Wednesday, 29 May 2013

Eye Candy

Plant of the Week – Chaerophyllum hirsutum ‘Roseum’ (Hairy Chervil).

Eye Candy Credentials

At the moment the hedgerows are frothing with white flowering cow parsley and a black leaved cultivar is sometimes found in gardens.  This delicate pink umbel is related but is much sturdier and flowers for far longer.  The leaves are held flat and are deeply cut and almost fern like.  They are a beautiful shade of apple green, slightly hairy and scented.  The flowers are a delicate pink and can last for up to three months.  It reminds me of pink champagne for some reason.  Perhaps because it is light, frothy and really rather delightful.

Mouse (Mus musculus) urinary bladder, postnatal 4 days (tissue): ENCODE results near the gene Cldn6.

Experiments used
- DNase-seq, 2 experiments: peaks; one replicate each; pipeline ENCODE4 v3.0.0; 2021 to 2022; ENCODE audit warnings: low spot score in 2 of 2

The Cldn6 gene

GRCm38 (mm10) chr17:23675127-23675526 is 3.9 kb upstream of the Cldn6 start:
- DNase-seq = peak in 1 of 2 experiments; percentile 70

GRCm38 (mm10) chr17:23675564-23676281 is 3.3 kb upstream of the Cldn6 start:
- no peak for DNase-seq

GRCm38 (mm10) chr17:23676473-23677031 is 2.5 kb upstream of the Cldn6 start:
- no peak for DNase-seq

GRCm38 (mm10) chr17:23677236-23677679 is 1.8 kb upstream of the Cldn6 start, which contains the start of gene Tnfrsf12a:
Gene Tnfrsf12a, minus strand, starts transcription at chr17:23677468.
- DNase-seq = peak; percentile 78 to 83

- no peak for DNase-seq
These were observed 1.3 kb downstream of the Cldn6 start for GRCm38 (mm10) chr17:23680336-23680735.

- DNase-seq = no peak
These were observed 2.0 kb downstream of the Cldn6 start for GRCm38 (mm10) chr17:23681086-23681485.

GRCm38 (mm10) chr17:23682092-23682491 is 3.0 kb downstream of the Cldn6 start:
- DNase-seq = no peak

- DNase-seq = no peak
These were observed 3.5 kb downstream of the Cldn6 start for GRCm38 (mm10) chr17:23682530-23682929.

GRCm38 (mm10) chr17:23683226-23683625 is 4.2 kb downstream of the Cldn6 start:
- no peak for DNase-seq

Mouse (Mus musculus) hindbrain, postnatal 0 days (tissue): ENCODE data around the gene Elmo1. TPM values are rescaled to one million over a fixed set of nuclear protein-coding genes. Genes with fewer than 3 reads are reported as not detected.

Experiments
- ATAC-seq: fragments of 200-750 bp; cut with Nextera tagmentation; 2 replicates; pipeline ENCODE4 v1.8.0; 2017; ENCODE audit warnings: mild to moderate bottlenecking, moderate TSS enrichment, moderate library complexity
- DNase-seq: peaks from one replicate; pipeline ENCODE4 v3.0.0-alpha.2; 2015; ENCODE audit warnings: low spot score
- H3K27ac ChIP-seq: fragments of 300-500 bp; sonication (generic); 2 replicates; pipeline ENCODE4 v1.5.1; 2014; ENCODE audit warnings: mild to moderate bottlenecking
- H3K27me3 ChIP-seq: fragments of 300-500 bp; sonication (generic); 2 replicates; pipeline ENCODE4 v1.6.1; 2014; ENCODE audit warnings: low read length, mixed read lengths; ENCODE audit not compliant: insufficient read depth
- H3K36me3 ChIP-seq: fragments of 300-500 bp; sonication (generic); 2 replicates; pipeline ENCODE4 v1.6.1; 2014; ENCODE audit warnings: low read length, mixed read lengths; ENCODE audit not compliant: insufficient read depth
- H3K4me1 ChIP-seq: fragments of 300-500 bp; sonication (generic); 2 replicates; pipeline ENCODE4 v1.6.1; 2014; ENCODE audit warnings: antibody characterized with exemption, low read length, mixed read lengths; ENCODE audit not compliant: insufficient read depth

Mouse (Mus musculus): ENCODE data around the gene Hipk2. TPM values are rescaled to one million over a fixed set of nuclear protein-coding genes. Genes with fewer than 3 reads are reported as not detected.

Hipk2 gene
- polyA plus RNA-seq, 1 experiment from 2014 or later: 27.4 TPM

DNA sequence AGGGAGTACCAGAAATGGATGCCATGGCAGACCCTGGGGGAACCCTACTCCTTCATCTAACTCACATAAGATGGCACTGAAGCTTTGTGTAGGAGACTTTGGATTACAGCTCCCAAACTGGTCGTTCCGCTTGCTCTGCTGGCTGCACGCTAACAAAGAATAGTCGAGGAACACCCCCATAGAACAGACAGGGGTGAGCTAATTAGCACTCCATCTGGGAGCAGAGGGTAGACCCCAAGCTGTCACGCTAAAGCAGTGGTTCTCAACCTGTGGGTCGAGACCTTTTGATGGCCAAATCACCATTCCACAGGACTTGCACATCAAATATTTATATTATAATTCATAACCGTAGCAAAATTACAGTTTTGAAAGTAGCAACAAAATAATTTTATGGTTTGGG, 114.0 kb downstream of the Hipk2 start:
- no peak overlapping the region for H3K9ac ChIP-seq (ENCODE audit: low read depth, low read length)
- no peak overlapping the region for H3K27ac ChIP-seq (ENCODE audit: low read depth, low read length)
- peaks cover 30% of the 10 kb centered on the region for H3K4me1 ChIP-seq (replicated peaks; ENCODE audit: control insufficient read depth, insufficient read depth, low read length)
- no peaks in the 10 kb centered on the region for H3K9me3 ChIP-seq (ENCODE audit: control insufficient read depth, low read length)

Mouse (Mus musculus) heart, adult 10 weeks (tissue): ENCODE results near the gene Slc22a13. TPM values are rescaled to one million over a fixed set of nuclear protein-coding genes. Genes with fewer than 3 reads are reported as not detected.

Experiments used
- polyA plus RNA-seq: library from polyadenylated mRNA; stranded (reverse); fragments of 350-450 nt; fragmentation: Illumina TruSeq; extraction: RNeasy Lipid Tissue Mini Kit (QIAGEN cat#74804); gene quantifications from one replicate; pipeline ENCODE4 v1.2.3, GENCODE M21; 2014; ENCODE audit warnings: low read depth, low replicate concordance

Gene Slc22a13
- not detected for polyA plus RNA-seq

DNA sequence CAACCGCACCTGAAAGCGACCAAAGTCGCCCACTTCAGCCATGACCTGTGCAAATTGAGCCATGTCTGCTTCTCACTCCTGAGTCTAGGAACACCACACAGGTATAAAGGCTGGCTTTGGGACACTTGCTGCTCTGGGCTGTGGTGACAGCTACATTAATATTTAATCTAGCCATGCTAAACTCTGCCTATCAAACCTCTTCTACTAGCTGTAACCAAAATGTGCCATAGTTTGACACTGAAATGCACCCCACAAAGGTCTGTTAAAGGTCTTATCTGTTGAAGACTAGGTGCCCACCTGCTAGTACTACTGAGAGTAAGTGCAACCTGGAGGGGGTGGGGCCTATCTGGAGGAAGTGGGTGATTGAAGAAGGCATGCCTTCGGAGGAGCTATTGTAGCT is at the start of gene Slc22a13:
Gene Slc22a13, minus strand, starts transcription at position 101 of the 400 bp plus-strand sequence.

How to Grow

Chaerophyllum needs rich, moist, well drained soil and will be happy in the sun or partial shade.  The only attention it needs is in the autumn when any tatty foliage should be cut back and then given a good mulch of compost.  Very easy.

Looks Good With

Astrantia ‘Buckland’, Aconitum napellus, Deschampsia cespitosa, Camassia.


Technical Stuff

Chaerophyllum hirsutum ‘Roseum’ is a hardy herbaceous perennial which is native to meadows, hedgerows and open woodland from Spain and France to South West Russia.  The flowers are technically known as compound umbels, which means that they radiate from the top of a single stem and look a little like an exploding firework.  It grows to about 60 cm high with a spread of about 30 cm and will flower from April to June.

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